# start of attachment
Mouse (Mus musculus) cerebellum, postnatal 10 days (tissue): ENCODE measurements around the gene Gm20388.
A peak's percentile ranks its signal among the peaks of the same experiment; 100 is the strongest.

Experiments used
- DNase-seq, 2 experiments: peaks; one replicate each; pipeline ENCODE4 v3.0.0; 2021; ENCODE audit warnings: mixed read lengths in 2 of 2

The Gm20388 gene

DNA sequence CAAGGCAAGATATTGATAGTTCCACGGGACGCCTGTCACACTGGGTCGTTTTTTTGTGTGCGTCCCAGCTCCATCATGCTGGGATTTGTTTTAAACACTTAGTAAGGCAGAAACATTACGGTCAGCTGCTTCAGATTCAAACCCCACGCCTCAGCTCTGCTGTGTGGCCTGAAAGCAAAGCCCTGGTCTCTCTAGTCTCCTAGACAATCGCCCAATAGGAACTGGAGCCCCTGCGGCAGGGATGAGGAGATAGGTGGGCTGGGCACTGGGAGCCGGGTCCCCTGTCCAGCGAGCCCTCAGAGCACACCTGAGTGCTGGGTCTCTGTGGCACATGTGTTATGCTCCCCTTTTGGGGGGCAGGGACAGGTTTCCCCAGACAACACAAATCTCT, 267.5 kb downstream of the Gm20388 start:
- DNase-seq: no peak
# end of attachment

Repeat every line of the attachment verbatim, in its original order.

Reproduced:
Mouse (Mus musculus) cerebellum, postnatal 10 days (tissue): ENCODE measurements around the gene Gm20388.
A peak's percentile ranks its signal among the peaks of the same experiment; 100 is the strongest.

Experiments used
- DNase-seq, 2 experiments: peaks; one replicate each; pipeline ENCODE4 v3.0.0; 2021; ENCODE audit warnings: mixed read lengths in 2 of 2

The Gm20388 gene

DNA sequence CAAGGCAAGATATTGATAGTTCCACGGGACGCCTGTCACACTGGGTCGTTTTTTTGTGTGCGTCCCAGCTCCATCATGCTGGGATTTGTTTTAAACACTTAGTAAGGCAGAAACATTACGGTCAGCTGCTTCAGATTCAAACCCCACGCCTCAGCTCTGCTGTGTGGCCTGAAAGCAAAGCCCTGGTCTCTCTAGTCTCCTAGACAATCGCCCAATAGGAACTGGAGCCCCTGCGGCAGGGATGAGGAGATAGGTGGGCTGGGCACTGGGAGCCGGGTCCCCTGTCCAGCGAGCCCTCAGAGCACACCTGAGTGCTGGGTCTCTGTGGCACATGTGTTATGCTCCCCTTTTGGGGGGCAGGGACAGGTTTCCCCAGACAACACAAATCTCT, 267.5 kb downstream of the Gm20388 start:
- DNase-seq: no peak